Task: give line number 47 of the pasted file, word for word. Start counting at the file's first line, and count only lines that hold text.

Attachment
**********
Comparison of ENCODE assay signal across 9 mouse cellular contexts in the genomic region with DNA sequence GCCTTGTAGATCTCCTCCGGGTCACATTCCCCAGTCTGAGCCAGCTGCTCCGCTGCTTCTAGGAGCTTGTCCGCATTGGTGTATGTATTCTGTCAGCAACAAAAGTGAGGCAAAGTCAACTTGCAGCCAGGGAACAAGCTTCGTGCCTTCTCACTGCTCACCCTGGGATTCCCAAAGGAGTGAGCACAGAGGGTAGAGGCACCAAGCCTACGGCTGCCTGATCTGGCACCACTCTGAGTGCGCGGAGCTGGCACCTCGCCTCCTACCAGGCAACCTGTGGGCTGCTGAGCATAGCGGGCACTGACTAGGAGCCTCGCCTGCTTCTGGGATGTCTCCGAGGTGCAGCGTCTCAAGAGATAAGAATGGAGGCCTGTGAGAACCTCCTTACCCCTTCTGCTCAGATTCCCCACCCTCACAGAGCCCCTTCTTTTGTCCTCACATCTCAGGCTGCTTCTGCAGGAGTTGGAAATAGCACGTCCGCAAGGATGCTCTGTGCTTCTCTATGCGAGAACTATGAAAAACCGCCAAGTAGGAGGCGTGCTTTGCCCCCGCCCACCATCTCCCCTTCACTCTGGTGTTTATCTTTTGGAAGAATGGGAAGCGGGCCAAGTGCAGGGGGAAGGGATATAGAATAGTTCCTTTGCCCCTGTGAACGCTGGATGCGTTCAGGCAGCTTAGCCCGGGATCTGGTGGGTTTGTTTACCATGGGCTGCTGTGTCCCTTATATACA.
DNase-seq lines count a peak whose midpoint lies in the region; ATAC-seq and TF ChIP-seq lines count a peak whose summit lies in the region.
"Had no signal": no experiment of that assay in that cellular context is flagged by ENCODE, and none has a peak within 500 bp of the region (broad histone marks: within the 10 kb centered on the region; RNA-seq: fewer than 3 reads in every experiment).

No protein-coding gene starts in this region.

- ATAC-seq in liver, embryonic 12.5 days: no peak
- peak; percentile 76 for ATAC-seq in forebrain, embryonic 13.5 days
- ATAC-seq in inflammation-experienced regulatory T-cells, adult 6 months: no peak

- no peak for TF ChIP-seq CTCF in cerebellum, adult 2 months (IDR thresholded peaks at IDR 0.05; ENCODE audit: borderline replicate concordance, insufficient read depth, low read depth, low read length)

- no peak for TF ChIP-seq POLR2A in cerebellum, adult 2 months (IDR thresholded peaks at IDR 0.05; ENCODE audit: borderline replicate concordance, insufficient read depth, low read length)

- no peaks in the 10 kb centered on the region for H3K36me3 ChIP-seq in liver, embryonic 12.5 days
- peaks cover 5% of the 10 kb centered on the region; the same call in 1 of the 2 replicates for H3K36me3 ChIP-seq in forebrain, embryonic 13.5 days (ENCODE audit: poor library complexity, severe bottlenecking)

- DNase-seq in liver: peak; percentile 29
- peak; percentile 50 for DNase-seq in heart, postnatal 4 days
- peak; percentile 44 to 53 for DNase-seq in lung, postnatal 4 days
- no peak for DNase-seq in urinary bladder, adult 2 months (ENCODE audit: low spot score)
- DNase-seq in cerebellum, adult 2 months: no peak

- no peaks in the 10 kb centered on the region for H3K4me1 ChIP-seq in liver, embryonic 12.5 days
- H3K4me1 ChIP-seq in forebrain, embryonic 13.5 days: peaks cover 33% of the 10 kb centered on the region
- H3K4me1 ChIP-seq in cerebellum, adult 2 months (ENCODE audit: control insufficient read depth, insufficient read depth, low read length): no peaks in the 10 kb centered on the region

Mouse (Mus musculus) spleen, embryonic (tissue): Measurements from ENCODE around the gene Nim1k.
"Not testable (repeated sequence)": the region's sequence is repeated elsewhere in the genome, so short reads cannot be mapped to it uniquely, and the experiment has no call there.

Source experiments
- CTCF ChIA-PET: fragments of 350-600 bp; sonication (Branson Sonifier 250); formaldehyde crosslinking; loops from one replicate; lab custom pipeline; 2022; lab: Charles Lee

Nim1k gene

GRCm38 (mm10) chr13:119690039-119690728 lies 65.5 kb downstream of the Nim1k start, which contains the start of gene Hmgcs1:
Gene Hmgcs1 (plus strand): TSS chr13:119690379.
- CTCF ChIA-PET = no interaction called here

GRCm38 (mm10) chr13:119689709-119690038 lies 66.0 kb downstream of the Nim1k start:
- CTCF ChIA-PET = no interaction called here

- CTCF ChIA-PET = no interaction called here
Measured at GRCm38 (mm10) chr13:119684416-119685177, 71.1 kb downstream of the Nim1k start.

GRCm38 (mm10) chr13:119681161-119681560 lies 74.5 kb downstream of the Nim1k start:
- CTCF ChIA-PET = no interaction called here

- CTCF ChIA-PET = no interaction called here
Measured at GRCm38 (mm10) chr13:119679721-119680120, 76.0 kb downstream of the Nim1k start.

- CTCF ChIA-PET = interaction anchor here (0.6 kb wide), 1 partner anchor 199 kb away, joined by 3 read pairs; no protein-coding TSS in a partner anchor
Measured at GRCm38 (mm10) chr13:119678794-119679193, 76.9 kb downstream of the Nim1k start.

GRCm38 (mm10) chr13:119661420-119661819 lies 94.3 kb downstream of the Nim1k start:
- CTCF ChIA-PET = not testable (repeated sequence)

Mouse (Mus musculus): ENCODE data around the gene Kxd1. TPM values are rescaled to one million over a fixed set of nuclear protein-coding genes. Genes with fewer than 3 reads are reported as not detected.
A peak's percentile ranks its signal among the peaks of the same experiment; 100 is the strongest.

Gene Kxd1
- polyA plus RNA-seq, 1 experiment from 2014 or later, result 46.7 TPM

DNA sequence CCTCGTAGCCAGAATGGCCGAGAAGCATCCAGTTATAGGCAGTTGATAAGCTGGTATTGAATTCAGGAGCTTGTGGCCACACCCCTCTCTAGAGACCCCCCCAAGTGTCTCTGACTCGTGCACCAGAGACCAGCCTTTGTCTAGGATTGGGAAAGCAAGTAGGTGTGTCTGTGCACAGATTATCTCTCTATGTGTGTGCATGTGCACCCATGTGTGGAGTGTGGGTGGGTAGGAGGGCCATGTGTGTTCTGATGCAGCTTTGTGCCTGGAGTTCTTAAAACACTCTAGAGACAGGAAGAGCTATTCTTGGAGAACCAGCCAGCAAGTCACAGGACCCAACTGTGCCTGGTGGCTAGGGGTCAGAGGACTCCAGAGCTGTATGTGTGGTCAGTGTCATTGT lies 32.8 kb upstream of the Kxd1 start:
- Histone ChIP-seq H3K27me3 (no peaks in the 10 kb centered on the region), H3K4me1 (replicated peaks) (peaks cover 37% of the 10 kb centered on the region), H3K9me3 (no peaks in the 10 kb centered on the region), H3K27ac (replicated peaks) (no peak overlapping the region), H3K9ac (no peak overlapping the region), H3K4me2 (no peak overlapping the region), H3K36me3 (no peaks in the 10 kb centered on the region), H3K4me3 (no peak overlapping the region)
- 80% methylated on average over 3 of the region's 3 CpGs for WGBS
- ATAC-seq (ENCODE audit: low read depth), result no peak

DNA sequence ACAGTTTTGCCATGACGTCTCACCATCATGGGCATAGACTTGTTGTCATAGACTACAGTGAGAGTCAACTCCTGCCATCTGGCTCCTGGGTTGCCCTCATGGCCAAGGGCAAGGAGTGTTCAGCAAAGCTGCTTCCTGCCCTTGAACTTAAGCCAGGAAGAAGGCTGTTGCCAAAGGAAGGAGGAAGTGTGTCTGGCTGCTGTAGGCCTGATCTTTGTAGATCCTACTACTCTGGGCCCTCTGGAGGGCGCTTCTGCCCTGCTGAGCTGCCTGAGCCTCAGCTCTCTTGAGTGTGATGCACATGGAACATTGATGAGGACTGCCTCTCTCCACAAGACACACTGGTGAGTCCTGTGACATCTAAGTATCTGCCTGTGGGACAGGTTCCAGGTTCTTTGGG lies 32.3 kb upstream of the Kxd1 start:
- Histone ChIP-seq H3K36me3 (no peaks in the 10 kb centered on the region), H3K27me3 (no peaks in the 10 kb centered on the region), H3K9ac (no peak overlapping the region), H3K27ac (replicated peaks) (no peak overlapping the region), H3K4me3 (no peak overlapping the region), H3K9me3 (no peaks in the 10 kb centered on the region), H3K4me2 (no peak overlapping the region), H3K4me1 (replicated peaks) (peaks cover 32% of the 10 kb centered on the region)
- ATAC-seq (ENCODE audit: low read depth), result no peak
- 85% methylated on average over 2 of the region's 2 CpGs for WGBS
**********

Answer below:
- ATAC-seq (ENCODE audit: low read depth), result no peak